Valerie Gommon Midwife’s Blog

Archive for the ‘www.breastfeeding.nhs.uk’ Category

Q.A client of mine has developed a fever due to clogged milk glands (she gave birth 2 weeks ago). She is finding breast-feeding very painful and is concerned about infections.

A.Is it breast that is sore, not nipple area?  If it is the breast, perhaps a red, hot area it sounds like the beginning of mastitis.  It is very important that the woman ensure that her breast is not restricted by clothing or a tight bra, or by squashing her breast as she feeds.

The most important thing is to KEEP feeding.  If necessary perhaps start a couple of feeds on that breast to try to drain the excess milk (but be mindful that the other breast doesn’t become blocked too).  She may develop a fever and flu like symptoms – this can all be managed by just resting and breastfeeding (if caught early).  I suggest she take to bed, be naked with her baby and just rest and feed.  Paracetamol can be taken, as can homeopathy (refer to homoeopath).

Other suggestions are to go into the bath, placing hot flannels on the sore area and to gently massage the breast towards the nipple area to encourage the milk to flow out.  When out of the bath cold compresses can help to relieve the pain.  Some women use quark or cream cheese in a muslin on their breasts.  Also try not to touch the breast (apart from if expressing/feeding) as this encourages the breasts to make more milk.

If the infection really takes hold I suggest she consult a homoeopath/doctor and antibiotics are usually prescribed (if this happens she can still breastfeed).  I had this myself, got the flu symptoms, but managed to stave off full blown mastitis – so it can be done.

If it is the nipple area it is probably more about the position of the baby – she will need to look at this again, or get help – getting the baby to have a big wide open mouth prior to attaching.  For further information I suggest you look at www.breastfeeding.nhs.uk www.nct.org.uk www.laleche.org.uk or www.abm.me.uk

Just in time for National Breastfeeding Awareness Week (next week) www.breastfeeding.nhs.uk/en/fe/page.asp?n1=5&n2=13 the Department of Health has announced that baby growth charts – against which all babies physical growth is measured and compared – are to be redrawn.

The figures used until now have been based mainly on formula-fed babies. This has meant that some breastfeeding mothers have been incorrectly advised that their babies are gaining insufficient weight.  The new tables, drawn up by the World Health Organisation (WHO), are based entirely on the rate of growth of breastfed babies, which tend to put on weight more slowly than those given formula milk in their first year.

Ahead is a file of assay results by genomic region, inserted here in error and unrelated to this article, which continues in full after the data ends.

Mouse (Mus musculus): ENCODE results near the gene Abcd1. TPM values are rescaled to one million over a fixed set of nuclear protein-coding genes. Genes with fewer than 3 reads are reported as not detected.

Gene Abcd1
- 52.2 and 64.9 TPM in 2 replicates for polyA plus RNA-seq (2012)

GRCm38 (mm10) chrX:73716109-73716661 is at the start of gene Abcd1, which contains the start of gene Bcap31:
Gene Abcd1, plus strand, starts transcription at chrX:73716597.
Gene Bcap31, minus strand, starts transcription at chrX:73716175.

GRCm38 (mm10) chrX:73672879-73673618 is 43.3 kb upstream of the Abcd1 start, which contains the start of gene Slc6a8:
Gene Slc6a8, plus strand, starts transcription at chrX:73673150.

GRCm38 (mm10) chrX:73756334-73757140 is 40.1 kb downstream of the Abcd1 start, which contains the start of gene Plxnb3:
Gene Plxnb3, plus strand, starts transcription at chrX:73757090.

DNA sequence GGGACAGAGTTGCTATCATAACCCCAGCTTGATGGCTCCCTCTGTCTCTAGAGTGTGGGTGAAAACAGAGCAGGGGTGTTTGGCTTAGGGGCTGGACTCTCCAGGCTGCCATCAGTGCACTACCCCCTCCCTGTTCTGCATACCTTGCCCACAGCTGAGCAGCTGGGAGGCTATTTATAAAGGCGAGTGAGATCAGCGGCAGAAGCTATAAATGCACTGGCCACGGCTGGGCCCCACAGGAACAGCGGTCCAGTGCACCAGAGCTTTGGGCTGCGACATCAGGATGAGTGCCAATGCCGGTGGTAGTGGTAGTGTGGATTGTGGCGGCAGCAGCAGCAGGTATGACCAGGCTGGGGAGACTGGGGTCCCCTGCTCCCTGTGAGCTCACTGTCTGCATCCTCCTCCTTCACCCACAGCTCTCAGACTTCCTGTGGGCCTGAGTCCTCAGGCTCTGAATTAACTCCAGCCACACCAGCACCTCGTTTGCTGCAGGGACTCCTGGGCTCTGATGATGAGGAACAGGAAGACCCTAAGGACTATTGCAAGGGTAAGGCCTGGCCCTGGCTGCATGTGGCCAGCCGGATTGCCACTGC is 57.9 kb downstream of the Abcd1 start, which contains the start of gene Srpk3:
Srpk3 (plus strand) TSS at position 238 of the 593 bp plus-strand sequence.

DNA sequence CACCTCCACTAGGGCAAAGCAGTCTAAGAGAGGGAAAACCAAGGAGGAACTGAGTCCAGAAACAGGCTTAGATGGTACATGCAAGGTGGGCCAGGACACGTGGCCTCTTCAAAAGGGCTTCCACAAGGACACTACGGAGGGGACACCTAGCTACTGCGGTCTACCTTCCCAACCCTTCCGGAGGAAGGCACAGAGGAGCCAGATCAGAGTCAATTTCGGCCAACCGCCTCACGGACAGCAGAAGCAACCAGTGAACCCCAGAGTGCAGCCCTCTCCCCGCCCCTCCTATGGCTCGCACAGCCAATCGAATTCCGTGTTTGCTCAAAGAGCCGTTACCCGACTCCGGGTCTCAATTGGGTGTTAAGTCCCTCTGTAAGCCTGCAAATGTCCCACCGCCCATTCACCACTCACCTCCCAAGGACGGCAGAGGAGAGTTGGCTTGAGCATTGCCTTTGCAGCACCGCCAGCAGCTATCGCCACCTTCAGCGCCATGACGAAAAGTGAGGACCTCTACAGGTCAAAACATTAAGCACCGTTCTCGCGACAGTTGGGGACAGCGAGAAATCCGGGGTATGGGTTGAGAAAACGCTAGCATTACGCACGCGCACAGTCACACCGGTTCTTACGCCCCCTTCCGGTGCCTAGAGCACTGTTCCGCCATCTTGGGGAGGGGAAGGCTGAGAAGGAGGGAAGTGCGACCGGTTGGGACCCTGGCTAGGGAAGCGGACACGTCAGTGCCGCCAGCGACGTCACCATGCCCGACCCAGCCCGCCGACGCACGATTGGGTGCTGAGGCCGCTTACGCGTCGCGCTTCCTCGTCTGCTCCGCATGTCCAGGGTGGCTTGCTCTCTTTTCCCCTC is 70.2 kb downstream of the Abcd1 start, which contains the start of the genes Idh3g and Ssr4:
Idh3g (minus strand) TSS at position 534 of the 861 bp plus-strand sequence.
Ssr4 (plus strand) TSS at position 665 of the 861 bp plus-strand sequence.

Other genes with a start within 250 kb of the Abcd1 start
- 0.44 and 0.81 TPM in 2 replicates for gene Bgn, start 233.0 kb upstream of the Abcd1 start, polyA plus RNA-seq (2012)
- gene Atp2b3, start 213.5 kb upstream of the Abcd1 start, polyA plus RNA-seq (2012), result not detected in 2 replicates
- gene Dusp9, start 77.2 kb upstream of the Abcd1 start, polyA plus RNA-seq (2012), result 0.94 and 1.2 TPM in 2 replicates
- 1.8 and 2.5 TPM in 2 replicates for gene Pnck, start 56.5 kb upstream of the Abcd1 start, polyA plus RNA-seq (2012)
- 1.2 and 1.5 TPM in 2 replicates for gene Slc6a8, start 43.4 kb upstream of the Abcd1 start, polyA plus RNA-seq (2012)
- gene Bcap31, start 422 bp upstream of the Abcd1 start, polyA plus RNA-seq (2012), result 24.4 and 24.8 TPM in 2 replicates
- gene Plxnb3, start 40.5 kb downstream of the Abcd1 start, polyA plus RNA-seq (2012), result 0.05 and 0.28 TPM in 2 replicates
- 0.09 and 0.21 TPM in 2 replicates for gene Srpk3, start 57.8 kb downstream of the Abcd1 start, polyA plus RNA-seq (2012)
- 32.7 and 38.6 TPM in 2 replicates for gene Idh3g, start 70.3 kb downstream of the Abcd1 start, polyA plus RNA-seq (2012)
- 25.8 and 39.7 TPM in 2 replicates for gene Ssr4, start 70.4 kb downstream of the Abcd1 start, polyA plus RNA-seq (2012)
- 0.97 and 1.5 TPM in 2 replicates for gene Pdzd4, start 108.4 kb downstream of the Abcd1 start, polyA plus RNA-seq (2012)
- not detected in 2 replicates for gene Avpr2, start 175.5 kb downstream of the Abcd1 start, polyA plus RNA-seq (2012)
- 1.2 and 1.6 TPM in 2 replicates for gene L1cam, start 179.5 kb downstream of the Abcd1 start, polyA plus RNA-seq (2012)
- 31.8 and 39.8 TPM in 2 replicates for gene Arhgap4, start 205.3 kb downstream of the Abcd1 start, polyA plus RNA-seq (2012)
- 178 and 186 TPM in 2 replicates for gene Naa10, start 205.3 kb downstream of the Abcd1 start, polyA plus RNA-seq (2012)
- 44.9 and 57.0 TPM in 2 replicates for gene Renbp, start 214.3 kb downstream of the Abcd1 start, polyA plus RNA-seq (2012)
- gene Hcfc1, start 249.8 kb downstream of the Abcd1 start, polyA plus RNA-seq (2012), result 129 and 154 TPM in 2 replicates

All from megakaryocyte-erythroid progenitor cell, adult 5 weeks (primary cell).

It is generally accepted that babies fed on formula put on weight more quickly than those on breastmilk, which can make breastfed babies look like they are not thriving.  Consequently, there might have been pressure to wean early on to solid foods or formula milk.  In fact it is a WHO recommendation that babies receive only breastmilk for the first six months of their life, www.who.int/topics/breastfeeding/en/, it is then recommended that breastmilk be supplemented with solid food, but that breastfeeding continue for at least 12 months.

Breastfed babies are leaner during the time when a lifetime supply of fat cells are laid down, which helps explain why breastfed babies may tend to be leaner throughout their lifetimes, thus helping to prevent obesity.  This said, many breastfed babies appear quite “chubby” – this is normal and healthy.

Fewer than one in two mothers still breastfeed at six weeks and this falls to 25% at six months. Fewer than 1% of mothers follow official advice to breastfeed exclusively for the first six months of an infant’s life.

On the 27th April, Harriet Harmen, Government Minister for Women and Equality published The Equality Bill www.equalities.gov.uk/media/press_releases/equality_bill.aspx which is expected to come into force from Autumn 2010.   The National Childbirth Trust (NCT) the leading parent’s charity and pressure group have welcomed the proposed Bill www.nctpregnancyandbabycare.com/press-office/press-releases/view/52 under which mothers will get the legal right to breastfeed a baby up to the age of six months in any public place (something that is already enshrined in Scottish law).  Under current laws, women who breastfeed in places such as restaurants or busses can be charged under public order or indecency legislation.

The benefits of breastfeeding are well documented (see www.midwifevalerie.wordpress.com/2008/12/31/breastfeeding/) and ministers are changing the law in response to concerns that Britain has the lowest breastfeeding rate in Europe.  National Breastfeeding Awareness Week 10th – 16th May 2009 www.breastfeeding.nhs.uk/en/fe/page.asp?n1=5&n2=13 aims to raise awareness of the benefits of breastfeeding in an attempt to improve our breastfeeding rate and this Bill will surely support breastfeeding women.

As part of National Breastfeeding Awareness Week, I shall be in-store at the Baby Department, Boots the chemist plc, Central Milton Keynes on Saturday 16th May between 10am and 4 pm.  I will be available to answer any questions you may have on pregnancy, birth and early parenting including breastfeeding.  Please do come along and say hello!  More details can be found at www.3shiresmidwife.co.uk


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